Luc De Man (Hamme, °1966) is a Ghent, Belgium-based visual artist, who graduated from the Royal Academy of Fine Arts in Dendermonde, Belgium, specialized in sculpturing. 


In 2007 when Luc De Man started experimenting with the idea that the cube could be seen as a symbol of human activity and the sphere as a symbol of nature, he had no intention of creating an extensive series whatsoever. After all, he was only looking for the perfect balance between man and nature; between male and female, between yin and yang. When Cubes #6, a name that would only be awarded years later, was chosen as the basic model for a permanent work in the city of Dendermonde, the artist was convinced that this was the crowning glory and thus the final piece of his study. However, it turned out to be the start of the 'Cubes' series.

The first models were made of wood because this choice of material reinforces the natural element in the sculpture. But that’s not all. Cubes were successively created in Mazy, Carrara marble, Corten steel and stainless steel.

Where the presence of nature was initially confirmed by a sphere and by the wood, new references to nature have been introduced. A recurring element is the Fibonacci series. This mathematical series, also known as the law of natural growth, is widely used and results in the Fibonacci triangle. In the sculptures or installations where this triangle is added, the triangle functions as the final piece of the whole work. It is a reference to nature, but also to growth, evolution and the process of creation. The Fibonacci series is the interface between art and science, that is so characteristic of Luc De Man’s work.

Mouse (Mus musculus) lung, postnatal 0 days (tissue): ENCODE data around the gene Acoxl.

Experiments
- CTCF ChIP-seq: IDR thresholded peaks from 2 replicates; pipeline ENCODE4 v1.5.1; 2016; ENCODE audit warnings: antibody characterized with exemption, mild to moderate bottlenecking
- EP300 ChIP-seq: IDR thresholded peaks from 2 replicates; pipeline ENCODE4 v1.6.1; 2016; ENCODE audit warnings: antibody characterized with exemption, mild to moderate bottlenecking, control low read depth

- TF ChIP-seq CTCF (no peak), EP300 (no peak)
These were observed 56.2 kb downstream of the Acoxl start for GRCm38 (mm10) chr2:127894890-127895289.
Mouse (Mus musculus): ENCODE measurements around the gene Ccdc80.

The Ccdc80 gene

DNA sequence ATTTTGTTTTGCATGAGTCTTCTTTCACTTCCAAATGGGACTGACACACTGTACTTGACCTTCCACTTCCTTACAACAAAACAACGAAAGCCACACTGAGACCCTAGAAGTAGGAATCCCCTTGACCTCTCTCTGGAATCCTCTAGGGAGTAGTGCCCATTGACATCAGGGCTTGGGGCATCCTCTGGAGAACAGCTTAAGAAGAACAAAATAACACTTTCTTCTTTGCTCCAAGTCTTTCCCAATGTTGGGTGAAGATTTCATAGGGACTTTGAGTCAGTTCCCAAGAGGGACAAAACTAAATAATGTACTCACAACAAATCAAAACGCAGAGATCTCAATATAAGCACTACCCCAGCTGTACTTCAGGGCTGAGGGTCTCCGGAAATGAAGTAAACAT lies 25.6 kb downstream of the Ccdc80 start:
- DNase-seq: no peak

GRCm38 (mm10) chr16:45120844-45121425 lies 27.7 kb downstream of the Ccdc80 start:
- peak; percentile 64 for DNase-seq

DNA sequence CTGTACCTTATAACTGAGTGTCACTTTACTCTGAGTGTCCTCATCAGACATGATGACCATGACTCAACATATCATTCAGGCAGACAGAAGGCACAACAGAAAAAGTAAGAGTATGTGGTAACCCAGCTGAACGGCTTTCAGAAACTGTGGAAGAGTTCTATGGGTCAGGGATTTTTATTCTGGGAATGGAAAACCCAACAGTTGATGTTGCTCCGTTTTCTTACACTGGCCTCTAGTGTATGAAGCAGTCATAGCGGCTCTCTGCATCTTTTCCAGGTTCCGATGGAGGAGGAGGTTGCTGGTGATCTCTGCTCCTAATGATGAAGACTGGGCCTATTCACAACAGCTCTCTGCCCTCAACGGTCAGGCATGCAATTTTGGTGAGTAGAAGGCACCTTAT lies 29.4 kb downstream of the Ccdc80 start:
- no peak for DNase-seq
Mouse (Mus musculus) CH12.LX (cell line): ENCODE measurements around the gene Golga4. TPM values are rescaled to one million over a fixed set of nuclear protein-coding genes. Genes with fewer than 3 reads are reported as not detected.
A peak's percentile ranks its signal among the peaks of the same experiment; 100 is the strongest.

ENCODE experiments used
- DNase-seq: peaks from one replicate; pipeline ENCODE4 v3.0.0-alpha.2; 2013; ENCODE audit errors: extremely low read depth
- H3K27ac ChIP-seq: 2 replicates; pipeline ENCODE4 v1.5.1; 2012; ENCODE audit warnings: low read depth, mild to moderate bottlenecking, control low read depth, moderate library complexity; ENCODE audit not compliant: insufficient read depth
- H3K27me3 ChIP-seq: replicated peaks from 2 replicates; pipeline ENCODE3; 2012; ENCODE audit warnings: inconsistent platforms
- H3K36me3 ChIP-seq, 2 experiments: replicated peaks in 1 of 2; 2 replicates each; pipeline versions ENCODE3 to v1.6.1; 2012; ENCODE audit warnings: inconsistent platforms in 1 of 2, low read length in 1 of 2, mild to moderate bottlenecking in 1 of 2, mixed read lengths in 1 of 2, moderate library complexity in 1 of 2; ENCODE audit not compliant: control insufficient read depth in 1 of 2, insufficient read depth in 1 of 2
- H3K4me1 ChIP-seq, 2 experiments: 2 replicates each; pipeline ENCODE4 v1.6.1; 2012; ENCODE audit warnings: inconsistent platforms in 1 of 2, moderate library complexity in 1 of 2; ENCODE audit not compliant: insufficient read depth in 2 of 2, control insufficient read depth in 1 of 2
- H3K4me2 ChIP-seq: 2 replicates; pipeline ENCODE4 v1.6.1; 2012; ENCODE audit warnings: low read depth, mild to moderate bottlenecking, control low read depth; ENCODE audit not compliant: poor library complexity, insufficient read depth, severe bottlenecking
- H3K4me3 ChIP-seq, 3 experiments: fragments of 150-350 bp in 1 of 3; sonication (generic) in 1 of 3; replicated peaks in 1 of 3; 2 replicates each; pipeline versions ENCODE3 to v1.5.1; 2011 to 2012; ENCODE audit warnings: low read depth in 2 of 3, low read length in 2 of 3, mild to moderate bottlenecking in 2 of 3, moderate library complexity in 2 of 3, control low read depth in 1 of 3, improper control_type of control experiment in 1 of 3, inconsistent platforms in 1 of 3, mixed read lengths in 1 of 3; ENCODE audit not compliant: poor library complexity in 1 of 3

June 2007, while Luc De Man is immersing himself in his creations about human activity and nature, in the south of the country a handful of artists plunge into an adventure that continues to this day: the transformation of the newly built city park of the small town of Nismes into an open-air museum of contemporary art. Twelve years later, eleven cities and municipalities, situated between Sambre and Meuse, have already joined in this adventure, each creating a park for monumental sculptures. Together they form the largest permanent exhibition space featuring monumental sculptures in Europe.

This project arose in the wake of the "Eurosculptures" project, a competition for monumental sculptures, organised on the site of the former geographical centre of Europe.

In 2017, during a visit to the exhibition “Vrij Land” in Opdorp, the centre of Flanders, the organisers discovered Luc De Man’s work and invited him to join the artists of “Action Sculpture”. This marks the start of a new adventure of fascinating encounters and in situ creations based on the regional limestone. After Couvin and Philippeville, the city of Walcourt has been exhibiting Luc De Man 's sculptures in public space for a year.

Luc de Man and his fellow artists contribute to the enrichment of our contemporary patrimony and show every day that the “Action Sculpture” project has reached its original challenge to integrate contemporary art in  rural areas, even if the work of art is inspired by an imaginary metropolis and the established museums, galleries, schools and exhibition spaces are traditionally concentrated in large cities.


Pierre Gilles, Director Action Sculpture